Comparison of the Fracture Toughness of High Temperature Ceramic measured by Digital Image Correlation and Indentation Method

Abstract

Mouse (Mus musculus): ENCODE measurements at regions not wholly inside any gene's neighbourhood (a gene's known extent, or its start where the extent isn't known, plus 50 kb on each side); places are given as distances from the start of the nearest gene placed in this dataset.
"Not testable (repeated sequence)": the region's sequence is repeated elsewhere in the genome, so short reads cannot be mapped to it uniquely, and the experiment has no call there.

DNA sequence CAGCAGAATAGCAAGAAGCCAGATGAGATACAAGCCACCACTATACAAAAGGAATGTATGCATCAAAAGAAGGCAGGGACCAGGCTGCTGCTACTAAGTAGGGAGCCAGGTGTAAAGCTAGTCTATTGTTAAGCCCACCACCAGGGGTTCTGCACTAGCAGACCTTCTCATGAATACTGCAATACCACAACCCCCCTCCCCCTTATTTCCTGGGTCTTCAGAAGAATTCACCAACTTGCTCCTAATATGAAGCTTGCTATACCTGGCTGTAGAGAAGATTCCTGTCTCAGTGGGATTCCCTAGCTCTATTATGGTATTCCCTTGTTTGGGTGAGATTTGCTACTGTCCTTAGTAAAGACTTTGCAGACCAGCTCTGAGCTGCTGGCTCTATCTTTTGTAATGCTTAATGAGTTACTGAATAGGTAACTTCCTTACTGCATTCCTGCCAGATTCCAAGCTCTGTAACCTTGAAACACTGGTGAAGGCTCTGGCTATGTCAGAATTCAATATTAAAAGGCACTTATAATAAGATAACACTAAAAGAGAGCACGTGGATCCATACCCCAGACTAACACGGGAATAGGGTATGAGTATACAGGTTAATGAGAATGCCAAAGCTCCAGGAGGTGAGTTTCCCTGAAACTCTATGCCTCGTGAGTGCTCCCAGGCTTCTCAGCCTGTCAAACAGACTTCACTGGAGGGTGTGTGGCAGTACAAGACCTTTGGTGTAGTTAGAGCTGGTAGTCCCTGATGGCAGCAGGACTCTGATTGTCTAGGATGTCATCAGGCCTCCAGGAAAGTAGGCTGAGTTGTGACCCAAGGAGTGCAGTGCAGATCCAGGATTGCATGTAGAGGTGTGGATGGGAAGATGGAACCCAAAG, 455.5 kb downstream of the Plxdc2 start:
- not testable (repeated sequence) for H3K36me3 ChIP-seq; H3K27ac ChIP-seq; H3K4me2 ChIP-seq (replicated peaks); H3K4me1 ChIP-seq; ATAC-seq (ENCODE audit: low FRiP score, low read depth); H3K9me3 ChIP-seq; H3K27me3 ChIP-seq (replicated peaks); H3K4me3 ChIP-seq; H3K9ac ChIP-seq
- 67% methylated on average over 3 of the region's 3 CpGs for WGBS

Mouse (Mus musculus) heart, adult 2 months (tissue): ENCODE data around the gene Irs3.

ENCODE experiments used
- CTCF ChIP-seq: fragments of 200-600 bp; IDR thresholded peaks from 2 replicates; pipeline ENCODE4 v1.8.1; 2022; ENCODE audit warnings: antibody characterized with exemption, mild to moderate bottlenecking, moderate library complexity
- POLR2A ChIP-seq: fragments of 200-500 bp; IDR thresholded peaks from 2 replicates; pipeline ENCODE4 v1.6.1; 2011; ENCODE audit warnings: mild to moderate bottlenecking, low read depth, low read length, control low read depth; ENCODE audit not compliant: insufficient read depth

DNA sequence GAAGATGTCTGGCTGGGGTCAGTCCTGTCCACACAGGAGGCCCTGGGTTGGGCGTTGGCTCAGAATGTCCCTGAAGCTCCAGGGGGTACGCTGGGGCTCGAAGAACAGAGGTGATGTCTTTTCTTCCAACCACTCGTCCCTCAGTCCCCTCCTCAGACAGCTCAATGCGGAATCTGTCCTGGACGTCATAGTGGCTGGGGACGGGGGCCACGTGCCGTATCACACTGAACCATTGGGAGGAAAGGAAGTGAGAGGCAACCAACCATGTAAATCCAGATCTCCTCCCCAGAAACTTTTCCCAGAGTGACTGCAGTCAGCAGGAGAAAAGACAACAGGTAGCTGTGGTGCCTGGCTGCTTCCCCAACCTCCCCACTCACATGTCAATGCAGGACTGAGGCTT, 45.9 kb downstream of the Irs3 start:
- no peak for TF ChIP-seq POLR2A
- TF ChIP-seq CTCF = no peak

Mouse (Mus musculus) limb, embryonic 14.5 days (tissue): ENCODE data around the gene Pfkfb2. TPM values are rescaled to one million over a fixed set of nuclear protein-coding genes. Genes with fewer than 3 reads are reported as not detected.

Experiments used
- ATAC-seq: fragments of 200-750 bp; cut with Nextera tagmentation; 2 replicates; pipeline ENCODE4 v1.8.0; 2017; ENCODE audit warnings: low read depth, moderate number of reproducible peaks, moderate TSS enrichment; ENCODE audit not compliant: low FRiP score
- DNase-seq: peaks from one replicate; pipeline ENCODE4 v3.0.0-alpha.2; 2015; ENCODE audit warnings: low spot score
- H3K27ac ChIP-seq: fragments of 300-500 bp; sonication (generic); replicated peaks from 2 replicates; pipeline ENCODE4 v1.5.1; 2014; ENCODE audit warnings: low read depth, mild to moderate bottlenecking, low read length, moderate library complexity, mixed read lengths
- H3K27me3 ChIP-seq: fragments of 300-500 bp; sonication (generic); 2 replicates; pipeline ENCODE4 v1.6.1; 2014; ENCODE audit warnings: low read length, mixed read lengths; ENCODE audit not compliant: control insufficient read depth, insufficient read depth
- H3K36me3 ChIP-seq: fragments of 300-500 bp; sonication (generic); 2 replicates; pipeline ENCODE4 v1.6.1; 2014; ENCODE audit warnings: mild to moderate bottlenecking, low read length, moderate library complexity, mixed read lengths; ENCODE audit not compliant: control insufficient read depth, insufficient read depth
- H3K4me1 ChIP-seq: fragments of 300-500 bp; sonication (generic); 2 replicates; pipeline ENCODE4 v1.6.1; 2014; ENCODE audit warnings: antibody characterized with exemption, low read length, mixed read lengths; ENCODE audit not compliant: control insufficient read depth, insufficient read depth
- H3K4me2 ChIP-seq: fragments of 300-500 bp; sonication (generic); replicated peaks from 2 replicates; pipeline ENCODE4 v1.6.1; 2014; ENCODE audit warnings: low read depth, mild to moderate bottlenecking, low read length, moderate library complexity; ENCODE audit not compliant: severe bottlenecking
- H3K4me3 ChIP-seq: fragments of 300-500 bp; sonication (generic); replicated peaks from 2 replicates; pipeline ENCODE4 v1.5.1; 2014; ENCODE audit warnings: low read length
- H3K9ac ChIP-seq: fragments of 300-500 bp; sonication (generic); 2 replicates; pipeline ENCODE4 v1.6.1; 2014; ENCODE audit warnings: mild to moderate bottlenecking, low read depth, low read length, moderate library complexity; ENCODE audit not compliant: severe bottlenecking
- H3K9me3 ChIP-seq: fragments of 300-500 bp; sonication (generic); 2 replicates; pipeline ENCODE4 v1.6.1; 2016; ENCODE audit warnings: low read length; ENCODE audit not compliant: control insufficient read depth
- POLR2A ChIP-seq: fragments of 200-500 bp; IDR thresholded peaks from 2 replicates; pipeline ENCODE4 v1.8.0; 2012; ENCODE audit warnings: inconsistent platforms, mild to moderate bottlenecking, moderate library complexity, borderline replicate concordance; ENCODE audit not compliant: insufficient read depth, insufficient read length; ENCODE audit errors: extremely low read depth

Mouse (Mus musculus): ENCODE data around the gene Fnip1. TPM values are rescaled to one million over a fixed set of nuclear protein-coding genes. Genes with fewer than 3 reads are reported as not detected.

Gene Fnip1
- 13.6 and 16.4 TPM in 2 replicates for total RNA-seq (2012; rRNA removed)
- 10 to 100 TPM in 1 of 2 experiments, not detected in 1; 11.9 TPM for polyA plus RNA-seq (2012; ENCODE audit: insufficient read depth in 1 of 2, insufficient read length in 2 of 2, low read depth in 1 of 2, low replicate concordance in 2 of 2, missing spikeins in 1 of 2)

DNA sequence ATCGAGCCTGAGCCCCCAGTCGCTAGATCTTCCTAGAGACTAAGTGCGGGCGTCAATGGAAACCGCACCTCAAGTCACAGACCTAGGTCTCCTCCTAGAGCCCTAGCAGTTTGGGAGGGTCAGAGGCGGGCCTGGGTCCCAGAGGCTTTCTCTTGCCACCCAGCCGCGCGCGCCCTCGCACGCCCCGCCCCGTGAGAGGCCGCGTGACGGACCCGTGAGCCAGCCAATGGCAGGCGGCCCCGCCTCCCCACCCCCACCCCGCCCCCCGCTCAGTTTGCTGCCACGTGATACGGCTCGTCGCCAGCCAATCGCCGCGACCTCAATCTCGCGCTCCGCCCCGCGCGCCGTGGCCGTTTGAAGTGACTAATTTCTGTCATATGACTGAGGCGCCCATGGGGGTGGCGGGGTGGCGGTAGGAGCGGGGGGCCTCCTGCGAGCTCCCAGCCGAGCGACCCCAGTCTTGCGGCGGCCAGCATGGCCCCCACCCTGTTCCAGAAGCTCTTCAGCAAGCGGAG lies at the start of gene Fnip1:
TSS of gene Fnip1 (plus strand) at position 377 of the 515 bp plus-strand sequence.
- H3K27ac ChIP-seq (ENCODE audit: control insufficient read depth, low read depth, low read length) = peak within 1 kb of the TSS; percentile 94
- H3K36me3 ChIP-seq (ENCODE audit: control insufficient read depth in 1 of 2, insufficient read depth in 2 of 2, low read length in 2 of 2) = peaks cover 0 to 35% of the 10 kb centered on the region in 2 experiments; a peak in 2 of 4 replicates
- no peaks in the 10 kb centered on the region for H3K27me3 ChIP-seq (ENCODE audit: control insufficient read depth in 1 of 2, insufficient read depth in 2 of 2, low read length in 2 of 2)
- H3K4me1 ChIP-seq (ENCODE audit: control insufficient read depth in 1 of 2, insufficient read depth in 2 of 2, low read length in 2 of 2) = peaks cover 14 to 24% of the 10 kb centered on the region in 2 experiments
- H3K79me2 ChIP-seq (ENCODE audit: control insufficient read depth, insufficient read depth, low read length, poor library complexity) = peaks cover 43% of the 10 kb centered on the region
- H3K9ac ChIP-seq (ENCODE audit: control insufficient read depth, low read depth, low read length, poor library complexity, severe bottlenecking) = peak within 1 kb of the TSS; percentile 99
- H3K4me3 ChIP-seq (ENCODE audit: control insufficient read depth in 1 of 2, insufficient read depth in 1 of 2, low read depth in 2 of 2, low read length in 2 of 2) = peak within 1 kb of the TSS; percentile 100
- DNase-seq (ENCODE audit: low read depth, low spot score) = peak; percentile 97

There are many applications to create damage (i.e. short cracks) related to wear or erosion, polishing, machining and grinding (Srinivasan, 1991 and Smith, 1992). The fracture toughness values for short cracks are important in situations where small crack size scales limit performance. The extension of pre-existing cracks under cyclic loading or applied load in one direction these represent another method to extend the short crack (Fuller, 1983).A problem arises with many ceramic-based materials because the toughness is not constant, but instead increases with increasing crack-size scale. This behavior known as the R-curve effect and this effect occurred due to interaction of the crack with the microstructure (Cook, 1985 and Swanson 1987). The fracture toughness for these types of materials is measured for long cracks but it will not give suitable values for the short crack behavior.